Bad Tech Demos
5. VOIP Calls While Inside a Tradeshow Booth
Can anyone tell me why so many companies think they're showing you something cool by letting you pick up a phone on one side of a tradeshow booth and talk to someone who's -- gasp! -- all of 11 feet away and looking right at you?
4. Buying Stuff Online Using the TV
A staple of the generic IPTV demo is to show folks that they can click on, say, Danny DeVito's sweater and buy that same type of sweater somewhere on the Internet. This may actually be a boon to e-commerce or something, but it's still not as impressive as watching some spare author, cook, or faith healer absolutely hawk their ass off on QVC. Danny DeVito's sweater wouldn't fit me anyway.
3. Anything Involving Billing, OSS, and Back Office Software
Seriously, just explain it to me and I'll believe you. Watching you fill out a form or drag and drop a little router icon into a little yellow folder does absolutely nothing for me. I'd even prefer PowerPoint slides to this kind of demo. There, I said it.
2. Replicating an End-to-End Network in a Tradeshow Booth
Again, this falls into the "Just Explain It and I'll Believe You" bucket. Why go through the hassle of coiling 80 miles of fiber and anchoring your booth with core routers just so I can watch what amounts to a DVD copy of Spiderman 2?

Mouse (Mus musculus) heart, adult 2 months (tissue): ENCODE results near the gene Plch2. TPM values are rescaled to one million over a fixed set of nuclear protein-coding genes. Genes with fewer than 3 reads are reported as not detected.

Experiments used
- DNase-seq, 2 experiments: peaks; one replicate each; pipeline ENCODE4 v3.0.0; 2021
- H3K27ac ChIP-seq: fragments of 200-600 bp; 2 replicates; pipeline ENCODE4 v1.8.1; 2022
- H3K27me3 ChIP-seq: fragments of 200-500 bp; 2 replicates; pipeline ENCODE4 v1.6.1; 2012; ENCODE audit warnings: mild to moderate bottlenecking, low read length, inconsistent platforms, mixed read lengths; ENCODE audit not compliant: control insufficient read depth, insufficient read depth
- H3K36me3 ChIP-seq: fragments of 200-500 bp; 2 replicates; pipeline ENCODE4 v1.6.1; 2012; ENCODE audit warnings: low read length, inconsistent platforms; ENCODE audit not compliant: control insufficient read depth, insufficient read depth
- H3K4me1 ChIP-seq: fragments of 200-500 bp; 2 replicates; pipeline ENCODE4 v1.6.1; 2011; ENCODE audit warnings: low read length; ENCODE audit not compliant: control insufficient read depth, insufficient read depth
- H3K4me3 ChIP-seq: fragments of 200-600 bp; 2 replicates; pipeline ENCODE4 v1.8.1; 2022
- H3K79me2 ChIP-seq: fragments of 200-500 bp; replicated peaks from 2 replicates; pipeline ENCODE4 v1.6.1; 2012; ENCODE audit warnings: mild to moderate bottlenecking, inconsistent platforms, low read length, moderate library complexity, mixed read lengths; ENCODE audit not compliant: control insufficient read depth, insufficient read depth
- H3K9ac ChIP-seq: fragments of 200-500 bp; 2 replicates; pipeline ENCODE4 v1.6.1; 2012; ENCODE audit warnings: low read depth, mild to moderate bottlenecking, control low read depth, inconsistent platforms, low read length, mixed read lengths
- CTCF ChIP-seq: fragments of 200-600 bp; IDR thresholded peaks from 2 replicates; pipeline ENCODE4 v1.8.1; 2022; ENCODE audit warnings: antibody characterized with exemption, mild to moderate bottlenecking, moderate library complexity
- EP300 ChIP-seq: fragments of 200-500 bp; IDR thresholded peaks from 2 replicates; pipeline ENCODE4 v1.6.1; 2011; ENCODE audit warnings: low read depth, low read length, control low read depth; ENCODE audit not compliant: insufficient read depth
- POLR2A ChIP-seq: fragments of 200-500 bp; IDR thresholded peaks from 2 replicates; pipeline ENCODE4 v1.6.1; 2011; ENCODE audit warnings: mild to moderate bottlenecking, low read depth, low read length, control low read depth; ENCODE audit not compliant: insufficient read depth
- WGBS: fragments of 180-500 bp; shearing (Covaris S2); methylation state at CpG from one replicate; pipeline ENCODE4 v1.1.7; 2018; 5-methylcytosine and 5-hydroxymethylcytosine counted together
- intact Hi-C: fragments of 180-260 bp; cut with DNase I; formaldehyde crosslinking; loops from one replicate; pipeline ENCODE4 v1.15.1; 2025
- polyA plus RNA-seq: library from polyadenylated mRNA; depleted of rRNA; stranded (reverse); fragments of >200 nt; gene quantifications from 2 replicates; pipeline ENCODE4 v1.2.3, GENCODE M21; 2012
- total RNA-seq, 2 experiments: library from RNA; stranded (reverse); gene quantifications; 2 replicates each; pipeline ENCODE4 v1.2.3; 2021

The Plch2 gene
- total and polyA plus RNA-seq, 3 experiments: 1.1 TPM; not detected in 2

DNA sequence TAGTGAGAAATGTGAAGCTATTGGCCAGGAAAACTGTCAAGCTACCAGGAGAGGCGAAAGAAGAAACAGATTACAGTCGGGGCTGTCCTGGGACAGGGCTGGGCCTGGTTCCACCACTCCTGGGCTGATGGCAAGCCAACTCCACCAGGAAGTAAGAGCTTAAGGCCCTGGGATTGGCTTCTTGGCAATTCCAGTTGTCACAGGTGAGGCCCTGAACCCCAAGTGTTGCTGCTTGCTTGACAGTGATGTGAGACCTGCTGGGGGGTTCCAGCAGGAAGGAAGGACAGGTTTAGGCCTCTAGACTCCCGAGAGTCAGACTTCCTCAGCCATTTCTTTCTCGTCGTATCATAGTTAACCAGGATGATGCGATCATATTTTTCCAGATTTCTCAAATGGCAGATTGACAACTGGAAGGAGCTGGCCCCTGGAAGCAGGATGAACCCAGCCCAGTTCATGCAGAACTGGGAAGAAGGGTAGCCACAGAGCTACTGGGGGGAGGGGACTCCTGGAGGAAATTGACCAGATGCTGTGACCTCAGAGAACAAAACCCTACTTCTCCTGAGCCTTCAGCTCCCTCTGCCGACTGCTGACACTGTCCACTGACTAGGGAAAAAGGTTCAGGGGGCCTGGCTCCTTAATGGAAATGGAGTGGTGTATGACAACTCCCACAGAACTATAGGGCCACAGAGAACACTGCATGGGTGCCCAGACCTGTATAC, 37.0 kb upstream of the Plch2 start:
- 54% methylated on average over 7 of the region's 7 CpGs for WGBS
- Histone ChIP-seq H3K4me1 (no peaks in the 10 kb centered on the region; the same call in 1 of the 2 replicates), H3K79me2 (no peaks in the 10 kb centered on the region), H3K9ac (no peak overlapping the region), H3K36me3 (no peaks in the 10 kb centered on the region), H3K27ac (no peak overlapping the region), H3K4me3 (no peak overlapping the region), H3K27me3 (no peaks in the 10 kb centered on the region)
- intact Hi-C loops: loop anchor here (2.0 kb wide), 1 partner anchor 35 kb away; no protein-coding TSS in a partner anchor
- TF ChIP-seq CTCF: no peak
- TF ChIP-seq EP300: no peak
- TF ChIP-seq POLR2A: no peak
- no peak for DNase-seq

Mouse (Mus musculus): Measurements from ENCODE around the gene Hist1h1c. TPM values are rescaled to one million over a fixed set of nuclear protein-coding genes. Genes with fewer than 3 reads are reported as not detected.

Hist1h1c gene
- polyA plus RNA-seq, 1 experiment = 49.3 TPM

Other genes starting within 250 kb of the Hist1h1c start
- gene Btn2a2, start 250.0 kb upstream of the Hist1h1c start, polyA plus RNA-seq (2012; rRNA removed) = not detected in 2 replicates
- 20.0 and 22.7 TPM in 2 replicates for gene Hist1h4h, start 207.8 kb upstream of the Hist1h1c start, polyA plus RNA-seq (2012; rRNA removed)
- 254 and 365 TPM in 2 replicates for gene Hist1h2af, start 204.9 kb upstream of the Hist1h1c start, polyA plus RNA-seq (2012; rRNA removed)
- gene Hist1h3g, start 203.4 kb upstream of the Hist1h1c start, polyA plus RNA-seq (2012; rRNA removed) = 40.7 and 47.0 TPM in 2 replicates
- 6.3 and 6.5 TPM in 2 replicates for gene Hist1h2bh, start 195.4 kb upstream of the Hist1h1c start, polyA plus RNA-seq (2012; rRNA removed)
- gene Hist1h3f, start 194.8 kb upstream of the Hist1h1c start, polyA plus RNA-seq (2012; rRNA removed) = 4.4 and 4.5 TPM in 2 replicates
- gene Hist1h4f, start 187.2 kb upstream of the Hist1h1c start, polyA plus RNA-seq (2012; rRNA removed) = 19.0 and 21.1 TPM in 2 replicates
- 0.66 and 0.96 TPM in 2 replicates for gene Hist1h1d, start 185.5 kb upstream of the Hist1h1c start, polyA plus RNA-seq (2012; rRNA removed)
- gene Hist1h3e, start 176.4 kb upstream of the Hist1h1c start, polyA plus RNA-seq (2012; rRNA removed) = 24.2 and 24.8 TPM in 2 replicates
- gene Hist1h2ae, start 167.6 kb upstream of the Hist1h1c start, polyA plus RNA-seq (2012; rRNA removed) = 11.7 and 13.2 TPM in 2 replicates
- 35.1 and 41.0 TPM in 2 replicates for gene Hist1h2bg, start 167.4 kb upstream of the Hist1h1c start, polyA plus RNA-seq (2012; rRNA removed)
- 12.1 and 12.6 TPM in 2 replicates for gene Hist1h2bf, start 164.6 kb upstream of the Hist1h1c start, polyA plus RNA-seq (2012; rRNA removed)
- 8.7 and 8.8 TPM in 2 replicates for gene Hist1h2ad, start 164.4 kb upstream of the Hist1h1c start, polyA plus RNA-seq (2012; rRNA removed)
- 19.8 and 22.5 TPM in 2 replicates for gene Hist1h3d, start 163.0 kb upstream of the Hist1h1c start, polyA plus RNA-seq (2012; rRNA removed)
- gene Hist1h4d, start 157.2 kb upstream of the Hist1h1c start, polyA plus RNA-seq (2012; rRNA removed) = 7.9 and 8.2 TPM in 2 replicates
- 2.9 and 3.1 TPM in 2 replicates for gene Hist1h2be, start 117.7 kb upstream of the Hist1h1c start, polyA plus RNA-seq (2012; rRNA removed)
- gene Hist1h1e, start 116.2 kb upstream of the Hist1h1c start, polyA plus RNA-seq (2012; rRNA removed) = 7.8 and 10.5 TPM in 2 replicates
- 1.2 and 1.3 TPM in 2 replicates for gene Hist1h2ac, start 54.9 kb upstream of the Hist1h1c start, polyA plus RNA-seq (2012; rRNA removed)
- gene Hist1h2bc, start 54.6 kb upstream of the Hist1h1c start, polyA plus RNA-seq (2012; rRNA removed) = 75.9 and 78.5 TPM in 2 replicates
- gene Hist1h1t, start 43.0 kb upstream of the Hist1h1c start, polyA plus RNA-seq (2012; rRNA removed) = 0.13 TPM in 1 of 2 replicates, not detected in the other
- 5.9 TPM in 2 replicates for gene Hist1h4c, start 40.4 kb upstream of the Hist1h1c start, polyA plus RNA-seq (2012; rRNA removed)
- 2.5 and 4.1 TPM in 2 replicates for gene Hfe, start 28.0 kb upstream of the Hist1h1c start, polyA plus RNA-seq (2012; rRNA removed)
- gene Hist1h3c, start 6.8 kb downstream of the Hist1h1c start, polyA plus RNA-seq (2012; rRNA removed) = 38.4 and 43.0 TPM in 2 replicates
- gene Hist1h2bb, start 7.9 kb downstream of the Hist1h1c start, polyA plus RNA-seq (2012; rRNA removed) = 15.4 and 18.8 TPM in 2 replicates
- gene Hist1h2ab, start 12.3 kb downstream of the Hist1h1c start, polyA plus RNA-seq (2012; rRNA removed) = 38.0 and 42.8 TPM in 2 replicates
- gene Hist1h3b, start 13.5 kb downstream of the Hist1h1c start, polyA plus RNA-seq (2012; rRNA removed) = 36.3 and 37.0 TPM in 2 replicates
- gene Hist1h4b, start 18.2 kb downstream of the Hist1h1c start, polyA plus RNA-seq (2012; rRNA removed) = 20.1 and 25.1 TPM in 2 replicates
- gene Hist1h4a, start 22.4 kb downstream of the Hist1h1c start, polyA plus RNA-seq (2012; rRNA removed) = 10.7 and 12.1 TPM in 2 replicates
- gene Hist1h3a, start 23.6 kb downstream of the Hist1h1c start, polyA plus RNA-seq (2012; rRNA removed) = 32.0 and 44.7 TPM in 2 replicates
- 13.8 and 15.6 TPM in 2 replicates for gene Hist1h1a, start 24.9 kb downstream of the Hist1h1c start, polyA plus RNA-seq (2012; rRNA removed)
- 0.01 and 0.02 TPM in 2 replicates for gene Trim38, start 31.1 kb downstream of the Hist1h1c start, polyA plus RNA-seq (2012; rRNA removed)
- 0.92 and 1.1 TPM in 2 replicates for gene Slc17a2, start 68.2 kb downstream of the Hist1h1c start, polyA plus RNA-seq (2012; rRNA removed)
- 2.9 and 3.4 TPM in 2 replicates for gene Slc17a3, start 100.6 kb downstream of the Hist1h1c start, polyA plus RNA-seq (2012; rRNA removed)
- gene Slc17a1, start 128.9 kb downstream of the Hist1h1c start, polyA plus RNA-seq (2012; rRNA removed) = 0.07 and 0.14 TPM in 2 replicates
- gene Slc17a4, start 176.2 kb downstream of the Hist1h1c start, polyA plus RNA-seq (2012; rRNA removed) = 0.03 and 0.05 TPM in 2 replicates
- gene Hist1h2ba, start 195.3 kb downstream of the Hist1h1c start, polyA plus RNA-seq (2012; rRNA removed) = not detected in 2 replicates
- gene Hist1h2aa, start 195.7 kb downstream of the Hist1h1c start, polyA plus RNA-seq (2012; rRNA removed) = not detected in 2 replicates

Telco TV demos just aren't the same as gaming demos. People want to participate in games. Watching TV is just watching TV -- even if you did send it as an MPEG-4 file over a P2P network with real-time QOS and a side order of fries.
1. Caller ID on the Television
I know this is one of the killer apps for IPTV right now, but trust me, it's not that exciting. Anyone with a satellite dish receiver hooked up to a phoneline has been able to replicate this little breakthrough since the early 1990s. I know the two-way interactivity of IPTV is something special, but to prove that point, telcos need to do more than show me how to dodge my mother-in-law's calls.
Another thing: I know some folks who have caller ID on the TV. I've watched them when they get a call and they look at the phone anyway. Why is that?
— Phil Harvey, News Editor, Light Reading